Hello All. I hope you are well today.
I just received a copy of Vogt et al.’s (2014) Selecting the Right Analyses for Your Data: Quantitative, Qualitative and Mixed Methods. I was excited to begin reading this book because I thoroughly enjoyed their last book (When to Use What Research Design) published in 2013 on the use of data collection methods and sampling. This new book is supposed to complete the research process discussed in the first book.
Unfortunately, I am still reading this second book, but felt compelled to make a comment about the omission of information in the subsection of the book, called “Technologies for Recording Observational Data,” on page 119. This section literally throws in a few sentences on visual sociology. The authors define the term and include examples for each section of the definition. The next paragraph stated:
“Visual social research seems underutilized. Rigor in the coding and analysis of visual data does not appear to us to have progressed much beyond nor often attained the levels demonstrated in the classic by Gregory Bateson and Margaret Mead, Balinese Character: A Photographic Analysis, published more than 70 years ago. Mead and Bateson did not simply illustrate, they integrated photographic data into their analyses. [Next paragraph] With the easy availability of photographic technology, for example on cell phones, one might expect visual sociology and anthropology to have become more widespread. Perhaps visual recordings have remained underutilized because of regulations regarding research ethics, particularly the anonymity of research participants…” (pg. 119-120).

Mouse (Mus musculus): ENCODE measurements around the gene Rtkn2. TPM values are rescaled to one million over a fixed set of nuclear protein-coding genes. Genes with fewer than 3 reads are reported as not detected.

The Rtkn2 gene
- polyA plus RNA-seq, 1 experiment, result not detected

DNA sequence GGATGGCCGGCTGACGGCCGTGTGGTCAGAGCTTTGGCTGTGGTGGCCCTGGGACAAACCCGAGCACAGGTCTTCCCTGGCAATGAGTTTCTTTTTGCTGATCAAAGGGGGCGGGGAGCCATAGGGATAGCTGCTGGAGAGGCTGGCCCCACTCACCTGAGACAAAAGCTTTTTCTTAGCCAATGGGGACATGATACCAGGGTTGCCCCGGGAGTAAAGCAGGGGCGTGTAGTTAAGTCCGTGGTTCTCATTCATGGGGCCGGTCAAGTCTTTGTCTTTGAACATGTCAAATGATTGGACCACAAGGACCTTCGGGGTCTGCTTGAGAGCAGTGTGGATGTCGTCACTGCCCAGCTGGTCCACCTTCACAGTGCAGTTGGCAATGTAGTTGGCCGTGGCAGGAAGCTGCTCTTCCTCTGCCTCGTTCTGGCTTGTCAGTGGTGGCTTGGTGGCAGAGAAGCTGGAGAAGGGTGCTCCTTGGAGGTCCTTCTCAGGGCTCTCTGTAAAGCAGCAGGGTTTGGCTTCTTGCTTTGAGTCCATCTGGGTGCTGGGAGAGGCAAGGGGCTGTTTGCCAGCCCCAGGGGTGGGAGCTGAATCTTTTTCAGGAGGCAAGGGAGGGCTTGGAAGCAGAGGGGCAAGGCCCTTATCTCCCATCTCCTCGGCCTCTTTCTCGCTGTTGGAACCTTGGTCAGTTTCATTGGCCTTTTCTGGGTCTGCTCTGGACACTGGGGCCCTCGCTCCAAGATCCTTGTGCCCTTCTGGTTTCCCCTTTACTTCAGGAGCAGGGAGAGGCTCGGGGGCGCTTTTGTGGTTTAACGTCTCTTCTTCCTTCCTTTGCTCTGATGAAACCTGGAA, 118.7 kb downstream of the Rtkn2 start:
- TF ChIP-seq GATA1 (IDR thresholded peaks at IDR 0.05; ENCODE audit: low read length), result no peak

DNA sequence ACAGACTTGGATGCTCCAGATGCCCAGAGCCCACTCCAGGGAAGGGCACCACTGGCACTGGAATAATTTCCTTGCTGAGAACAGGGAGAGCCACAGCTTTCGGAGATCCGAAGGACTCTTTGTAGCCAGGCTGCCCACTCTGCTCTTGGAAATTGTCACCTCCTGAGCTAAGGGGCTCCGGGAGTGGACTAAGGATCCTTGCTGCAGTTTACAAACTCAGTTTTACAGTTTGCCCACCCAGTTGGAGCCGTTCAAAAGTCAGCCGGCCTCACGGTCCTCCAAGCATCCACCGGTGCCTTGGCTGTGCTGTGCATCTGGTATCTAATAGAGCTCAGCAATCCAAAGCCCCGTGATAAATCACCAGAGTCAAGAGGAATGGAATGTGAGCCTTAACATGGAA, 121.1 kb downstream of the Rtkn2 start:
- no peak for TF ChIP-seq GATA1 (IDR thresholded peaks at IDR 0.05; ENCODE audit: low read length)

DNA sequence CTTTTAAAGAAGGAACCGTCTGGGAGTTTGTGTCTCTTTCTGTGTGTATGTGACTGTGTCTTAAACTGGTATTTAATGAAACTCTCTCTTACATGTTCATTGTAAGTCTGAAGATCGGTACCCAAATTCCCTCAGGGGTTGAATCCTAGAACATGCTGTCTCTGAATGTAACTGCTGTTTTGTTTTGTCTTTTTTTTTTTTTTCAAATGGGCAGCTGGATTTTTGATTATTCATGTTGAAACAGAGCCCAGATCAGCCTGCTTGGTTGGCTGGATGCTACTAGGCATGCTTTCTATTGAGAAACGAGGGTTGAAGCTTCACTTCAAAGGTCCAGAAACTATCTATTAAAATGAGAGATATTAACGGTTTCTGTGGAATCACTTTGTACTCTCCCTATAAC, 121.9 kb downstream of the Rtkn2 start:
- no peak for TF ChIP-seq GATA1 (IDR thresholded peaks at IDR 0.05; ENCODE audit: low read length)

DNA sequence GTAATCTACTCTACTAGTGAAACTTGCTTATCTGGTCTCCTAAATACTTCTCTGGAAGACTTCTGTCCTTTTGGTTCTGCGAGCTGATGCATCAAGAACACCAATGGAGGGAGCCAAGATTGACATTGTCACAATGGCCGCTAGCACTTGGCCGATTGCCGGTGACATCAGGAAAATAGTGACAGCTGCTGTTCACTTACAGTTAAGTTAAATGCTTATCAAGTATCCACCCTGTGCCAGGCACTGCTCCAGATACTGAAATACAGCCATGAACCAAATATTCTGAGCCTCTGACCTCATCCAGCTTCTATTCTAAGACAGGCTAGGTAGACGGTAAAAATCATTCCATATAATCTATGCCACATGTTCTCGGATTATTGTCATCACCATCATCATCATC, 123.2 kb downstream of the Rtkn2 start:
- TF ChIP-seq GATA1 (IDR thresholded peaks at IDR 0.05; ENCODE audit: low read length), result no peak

WOW. To say the least. The authors refer to the Visual Studies Journal, the International Visual Sociology Association, Pierre Bourdieu (1965) work, and Douglas Harper’s (1988) article in the journal as official references for anything regarding visual sociology. Having published in the journal and having chaired and presented at the Association’s conferences repeatedly and having met Dr. Harper and other hard working sociologists at one of those conferences, I would have to say that the Vogt, Vogt, Gardner and Haeffele need to seriously apologize for their inaccurate comments and update the information in their book. They singlehandedly disrespected an entire discipline and highlighted just how ill-informed they are even after appearing to do a proper literature review for this section of their book.
At the very least, they could have referenced Ball and Smith’s 1992 book, Analyzing Visual Data, to see that coding and analysis efforts in the 90’s were trying to advance the discipline. What about van Leeuwen and Jewitt’s (2001) Handbook of Visual Analysis? This handbook offers details about “cooking” the data and preparing the visual data for analysis. Even my little article with Dr. Margolis, which was published in the Visual Studies Journal, Fram and Margolis 2011, offers an example of how to code and analyze visual data and how to apply our new coding method, archivization.
Their comment gives off the sense that an entire discipline has not done anything to advance for more than 50 years. At the very least, the section is written in such a way that it lends itself to conveying serious misunderstandings. I can agree that any and all disciplines have their moments in history when they do not advance or they are stuck and not progressing, but to totally discount a group of people who have worked hard to advance visual sociology after 1942 and up to Pierre Bourdieu (1965), then after 1965 and up to 1988 with Harper’s article, then after 1988…Come on.
What the heck…
The authors need to offer some serious clarification and an apology.
I will continue to read this latest book by the authors’ because now I am concerned if more information has been omitted.
I am speechless….
Ball, M.S. and Smith, G.W.H. 1992. Analyzing Visual Data. Newbury Park, CA: Sage Publications.
Bourdieu, P. 1965. Un art moyen: Essai sur les usages sociaux de photographie. Paris: Ed. du Minuit.
Harper, D. 1988. Visual sociology: Expanding sociological vision. American Sociologist, 21, 54-70.
Van Leeuwen, T. and Jewitt, C. 2001. Handbook of Visual Analysis. London: Sage Publications, Ltd.
Vogt, W.P., Vogt, E.R., Gardner, D.C. and Haeffele, L.M. 2014. Selecting the right analyses for your data: quantitative, qualitative, and mixed methods. New York: Guilford Press.